Author Topic: 1973 Glastron Carlson CV-16 Restoration  (Read 440 times)

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Offline CamCobalt

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1973 Glastron Carlson CV-16 Restoration
« on: May 02, 2021, 10:33:32 PM »
Hey all! I recently bought a 1973 CV-16 for a restoration. This is my first boat restoration and came across this forum while trying to find some advice. You all are the most knowledgeable out of all the forums I checked (and rightly so) and this is dedicated to Glastrons and Carlsons.

I have looked through quite a few postings, and they have answered a bit of my questions but I thought I would start my own thread to keep track of the progress and also the help I desperately need haha!

If at anytime I'm asking a question someone has already answered somewhere else and I just missed it please point me in the right direction! I'm still learning of course.

Offline CamCobalt

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Re: 1973 Glastron Carlson CV-16 Restoration
« Reply #1 on: May 02, 2021, 10:45:51 PM »
Attached are some pictures of the boat through a google album: https://photos.app.goo.gl/J3363Mpb24mcLpFB9
https://photos.app.goo.gl/J3363Mpb24mcLpFB9


My current questions reside in the structural integrity of the current boat before restorations as well as identification.
1) I previously thought there were 3 stringers but after going through other posts I now know there is only this one in the center. Mine is still glassed in as you can see, however would anyone recommend doing a core sample to make sure it is not rotted? The plywood flooring underneath the fiberglass was rotted in 3 places, and wet everywhere.

2) there is no HIN on the boat whatsoever. Not on the rear transom or under the steering, I am planning on calling the Louisiana wildlife department (it was registered there in 2010) and seeing if they can provide its HIN, year, or something like that.

3) The transom was reinforced while it was in Louisiana. A marina called Charlies with the project name of Transom Tufner. It seems solid as far as all of my exterior tests have shown. However, once again, would anyone suggest doing a core sample from the interior on the transom as well? and if so, there is a metal plate (the reinforcement) so if I did one to the side would it still yield viable results?

4) Would you suggest I remove ALL fiberglass flooring of the boat? Specifically the lip sections on the sides? I am unconfident in my glassing abilities and this worries me, I believe it would be a lot easier to simply do the rectangular 8-foot-something center piece.

5) I am also unsure about the box of the boat. A previous owner put in an aluminum gas tank. Do the stringers run all the way up past the windshield area? Would the fiberglass on that part need to be replaced as well?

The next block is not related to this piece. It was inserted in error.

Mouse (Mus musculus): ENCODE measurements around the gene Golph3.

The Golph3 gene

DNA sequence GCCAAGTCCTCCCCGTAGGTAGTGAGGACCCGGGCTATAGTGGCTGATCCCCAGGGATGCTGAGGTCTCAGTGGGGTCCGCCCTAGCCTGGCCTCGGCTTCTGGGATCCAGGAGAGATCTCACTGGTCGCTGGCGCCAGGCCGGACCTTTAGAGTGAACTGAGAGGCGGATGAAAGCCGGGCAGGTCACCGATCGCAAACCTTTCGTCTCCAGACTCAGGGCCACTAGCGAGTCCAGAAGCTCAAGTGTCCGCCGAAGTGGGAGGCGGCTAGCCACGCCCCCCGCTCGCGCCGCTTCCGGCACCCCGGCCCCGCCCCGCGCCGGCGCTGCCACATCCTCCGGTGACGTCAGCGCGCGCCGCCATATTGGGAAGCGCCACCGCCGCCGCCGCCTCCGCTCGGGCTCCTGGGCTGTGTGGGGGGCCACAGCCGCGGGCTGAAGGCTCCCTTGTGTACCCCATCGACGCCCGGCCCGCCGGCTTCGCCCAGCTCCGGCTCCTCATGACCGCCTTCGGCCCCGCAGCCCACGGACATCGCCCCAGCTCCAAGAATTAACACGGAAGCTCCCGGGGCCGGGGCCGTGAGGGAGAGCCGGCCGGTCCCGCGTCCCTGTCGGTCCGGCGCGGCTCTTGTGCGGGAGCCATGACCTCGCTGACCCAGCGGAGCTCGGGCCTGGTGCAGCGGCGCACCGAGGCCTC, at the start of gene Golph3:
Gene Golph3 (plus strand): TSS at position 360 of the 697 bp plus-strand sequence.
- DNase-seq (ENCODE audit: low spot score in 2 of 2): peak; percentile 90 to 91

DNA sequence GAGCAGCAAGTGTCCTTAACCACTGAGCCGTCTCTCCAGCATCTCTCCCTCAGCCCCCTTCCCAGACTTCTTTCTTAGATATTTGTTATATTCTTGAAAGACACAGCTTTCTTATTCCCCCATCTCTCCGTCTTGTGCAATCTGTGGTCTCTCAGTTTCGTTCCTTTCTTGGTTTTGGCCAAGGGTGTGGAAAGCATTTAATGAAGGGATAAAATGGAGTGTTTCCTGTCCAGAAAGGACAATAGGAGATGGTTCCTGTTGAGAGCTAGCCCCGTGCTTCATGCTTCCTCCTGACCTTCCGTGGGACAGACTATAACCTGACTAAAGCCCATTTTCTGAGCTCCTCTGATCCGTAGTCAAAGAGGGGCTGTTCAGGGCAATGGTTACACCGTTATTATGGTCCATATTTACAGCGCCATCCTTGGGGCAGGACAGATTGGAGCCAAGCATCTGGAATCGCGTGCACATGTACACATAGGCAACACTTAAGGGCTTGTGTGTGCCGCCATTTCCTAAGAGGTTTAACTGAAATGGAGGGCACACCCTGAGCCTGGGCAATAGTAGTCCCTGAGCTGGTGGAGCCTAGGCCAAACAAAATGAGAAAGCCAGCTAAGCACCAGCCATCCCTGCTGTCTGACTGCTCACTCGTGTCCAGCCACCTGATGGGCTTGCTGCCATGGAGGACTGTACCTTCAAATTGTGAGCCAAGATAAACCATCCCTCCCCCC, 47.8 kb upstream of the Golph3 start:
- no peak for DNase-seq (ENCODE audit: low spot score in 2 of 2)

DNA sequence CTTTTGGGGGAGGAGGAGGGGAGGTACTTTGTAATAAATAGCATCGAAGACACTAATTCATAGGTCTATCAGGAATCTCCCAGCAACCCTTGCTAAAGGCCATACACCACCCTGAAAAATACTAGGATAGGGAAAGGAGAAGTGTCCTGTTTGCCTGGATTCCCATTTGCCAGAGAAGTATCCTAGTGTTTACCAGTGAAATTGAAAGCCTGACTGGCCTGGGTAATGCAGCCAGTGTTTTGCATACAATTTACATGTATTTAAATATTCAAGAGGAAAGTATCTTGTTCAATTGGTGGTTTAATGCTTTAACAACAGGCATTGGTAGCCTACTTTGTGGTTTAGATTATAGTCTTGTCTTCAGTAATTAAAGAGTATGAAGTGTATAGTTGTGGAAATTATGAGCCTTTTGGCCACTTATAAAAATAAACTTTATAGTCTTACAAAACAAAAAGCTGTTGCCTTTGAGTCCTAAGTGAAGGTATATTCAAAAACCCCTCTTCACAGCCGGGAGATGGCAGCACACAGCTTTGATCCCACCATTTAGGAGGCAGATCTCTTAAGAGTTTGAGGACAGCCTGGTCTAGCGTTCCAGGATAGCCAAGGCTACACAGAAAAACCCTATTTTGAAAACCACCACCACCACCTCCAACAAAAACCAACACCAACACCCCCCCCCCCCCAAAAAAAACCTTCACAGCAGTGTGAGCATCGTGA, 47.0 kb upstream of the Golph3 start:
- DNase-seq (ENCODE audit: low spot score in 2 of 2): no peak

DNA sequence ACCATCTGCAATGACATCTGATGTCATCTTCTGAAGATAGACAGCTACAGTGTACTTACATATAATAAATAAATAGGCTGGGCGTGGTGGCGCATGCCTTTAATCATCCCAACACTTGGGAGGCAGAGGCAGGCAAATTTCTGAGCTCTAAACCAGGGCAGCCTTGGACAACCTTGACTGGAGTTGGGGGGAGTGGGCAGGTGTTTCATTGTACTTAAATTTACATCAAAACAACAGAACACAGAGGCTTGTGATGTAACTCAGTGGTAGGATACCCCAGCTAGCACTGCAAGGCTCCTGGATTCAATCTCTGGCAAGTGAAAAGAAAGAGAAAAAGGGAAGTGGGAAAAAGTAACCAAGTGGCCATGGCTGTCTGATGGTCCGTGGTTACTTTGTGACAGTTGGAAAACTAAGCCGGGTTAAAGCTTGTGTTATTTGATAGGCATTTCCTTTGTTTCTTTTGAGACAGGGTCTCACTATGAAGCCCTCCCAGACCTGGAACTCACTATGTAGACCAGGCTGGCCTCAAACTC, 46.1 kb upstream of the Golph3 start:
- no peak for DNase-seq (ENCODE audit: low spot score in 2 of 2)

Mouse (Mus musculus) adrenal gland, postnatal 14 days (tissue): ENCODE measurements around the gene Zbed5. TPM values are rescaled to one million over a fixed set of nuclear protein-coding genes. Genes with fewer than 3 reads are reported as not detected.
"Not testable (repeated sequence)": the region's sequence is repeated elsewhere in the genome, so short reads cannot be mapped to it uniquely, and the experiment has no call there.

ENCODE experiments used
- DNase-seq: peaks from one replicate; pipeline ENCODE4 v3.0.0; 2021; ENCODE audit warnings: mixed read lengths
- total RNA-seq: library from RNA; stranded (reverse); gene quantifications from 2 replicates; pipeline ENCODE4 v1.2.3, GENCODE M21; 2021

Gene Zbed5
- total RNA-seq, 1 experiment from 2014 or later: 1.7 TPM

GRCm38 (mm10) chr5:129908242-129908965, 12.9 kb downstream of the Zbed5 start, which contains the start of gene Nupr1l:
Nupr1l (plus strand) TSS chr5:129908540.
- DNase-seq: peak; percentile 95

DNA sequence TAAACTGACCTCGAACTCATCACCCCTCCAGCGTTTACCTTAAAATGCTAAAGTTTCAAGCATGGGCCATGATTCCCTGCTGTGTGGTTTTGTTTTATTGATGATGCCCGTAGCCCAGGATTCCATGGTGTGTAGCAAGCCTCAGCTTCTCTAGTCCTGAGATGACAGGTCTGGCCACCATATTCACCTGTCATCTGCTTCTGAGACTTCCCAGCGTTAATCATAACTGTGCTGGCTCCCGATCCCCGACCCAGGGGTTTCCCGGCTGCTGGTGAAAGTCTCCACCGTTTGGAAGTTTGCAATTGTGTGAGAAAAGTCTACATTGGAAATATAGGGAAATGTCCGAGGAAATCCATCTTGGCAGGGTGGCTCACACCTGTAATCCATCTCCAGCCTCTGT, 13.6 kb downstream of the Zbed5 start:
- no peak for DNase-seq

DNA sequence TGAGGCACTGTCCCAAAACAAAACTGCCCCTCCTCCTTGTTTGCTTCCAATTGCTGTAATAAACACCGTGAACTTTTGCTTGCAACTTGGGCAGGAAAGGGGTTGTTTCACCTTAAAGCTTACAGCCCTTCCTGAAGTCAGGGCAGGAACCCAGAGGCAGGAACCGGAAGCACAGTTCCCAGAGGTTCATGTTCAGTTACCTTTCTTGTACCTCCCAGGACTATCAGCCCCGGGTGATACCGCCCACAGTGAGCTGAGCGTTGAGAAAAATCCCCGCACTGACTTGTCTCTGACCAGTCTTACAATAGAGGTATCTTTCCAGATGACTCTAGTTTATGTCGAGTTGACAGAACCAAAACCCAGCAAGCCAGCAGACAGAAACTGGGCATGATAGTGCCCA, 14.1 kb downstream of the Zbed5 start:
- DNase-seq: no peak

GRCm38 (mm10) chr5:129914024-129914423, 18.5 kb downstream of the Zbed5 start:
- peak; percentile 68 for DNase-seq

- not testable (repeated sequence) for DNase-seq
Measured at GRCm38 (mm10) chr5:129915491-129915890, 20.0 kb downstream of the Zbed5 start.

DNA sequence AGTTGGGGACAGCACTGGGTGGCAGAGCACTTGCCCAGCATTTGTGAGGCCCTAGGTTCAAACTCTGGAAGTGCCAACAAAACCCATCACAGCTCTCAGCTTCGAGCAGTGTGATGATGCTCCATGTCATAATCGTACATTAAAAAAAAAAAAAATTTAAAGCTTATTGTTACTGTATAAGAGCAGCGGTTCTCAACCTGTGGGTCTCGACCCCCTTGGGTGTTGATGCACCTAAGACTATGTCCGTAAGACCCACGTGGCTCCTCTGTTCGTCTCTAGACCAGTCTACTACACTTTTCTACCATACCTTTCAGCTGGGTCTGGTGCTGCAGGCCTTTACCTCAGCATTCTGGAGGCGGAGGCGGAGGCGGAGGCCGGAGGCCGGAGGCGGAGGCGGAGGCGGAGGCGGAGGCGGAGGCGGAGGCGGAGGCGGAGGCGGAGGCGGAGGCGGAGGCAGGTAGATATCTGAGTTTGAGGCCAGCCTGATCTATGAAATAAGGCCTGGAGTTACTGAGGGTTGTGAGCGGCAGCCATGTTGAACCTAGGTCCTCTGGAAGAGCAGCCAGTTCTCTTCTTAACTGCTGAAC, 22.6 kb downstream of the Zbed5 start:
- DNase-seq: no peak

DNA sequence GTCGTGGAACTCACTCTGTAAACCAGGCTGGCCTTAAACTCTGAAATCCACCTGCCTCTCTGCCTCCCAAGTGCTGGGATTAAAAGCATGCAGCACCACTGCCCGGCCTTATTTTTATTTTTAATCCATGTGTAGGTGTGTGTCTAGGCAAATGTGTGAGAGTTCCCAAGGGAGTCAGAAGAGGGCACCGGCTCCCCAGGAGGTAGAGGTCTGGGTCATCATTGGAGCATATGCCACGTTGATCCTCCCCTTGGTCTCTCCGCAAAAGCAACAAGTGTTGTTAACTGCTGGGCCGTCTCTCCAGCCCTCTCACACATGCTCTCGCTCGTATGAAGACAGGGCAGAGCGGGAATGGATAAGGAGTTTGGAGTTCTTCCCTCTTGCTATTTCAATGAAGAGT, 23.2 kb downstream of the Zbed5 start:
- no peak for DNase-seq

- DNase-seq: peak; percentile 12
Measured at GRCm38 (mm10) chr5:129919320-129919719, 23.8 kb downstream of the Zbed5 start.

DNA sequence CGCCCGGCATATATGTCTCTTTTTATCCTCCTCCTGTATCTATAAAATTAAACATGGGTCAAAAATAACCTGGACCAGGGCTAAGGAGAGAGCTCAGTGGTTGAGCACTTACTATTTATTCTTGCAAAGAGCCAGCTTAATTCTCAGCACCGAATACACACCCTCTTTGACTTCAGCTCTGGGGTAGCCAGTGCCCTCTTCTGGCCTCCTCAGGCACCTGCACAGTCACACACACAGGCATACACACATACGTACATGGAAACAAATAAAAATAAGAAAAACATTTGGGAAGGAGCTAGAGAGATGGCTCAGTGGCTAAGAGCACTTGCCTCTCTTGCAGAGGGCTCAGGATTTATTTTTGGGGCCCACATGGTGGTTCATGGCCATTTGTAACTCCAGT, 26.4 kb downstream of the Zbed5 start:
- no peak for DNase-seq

Any help or direction I would greatly appreciate!

Best,
Cam

Offline dorelse

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Re: 1973 Glastron Carlson CV-16 Restoration
« Reply #2 on: May 02, 2021, 11:08:28 PM »
Welcome!  Ask any question you want...there aren't the FB know-it-all's here.  We've all done the build threads...its great and so much easier to track than on FB Groups.
1990 Sierra 1700

Online thedeuceman

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Re: 1973 Glastron Carlson CV-16 Restoration
« Reply #3 on: May 03, 2021, 06:33:32 AM »
Welcome Cam, nice looking project.
I would definitely suggest taking samples of the stringer and the transom, looking at the condition of the floor unfortunately I think youíll find them to be wet and soft. Taking a sample of the transom to the side or below of the plate will probably be sufficient. On the floor, I would definitely take the floor out all the way out to the edges where it sets into the strakes and grind out the fiberglass it was originally holding it in. The floor and the stringer do go past the windshield, if they are solid up there itís OK to splice the floor, I would not splice the stringer unless itís absolutely necessary. The fiberglass work is fairly straightforward itís just a matter of using the right materials and making sure you grind all the old stuff out and prep the surface before applying.

Joe



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Joe
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Online Oldfishguy

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Re: 1973 Glastron Carlson CV-16 Restoration
« Reply #4 on: May 03, 2021, 07:26:17 AM »

Welcome!

Here is a short synopsis of what I did.  Almost every boat from our vintage has a weak floor and transom if still original.  The fiberglass and resin work is actually pretty easy, the prep work is what takes time.  Id suggest to just start tearing out the floor and the stringer and replace it.  You will see from my rebuild I spliced in just in front of where your feet sit as a driver.  You really do not know what you have until you dig in to it.  With the transom, is that metal plate permanently mounted?  If not, remove it and see what you have.  If it is permanently mounted just poke around it with a screw driver looking for soft spots.  Only you can decide what you are comfortable with.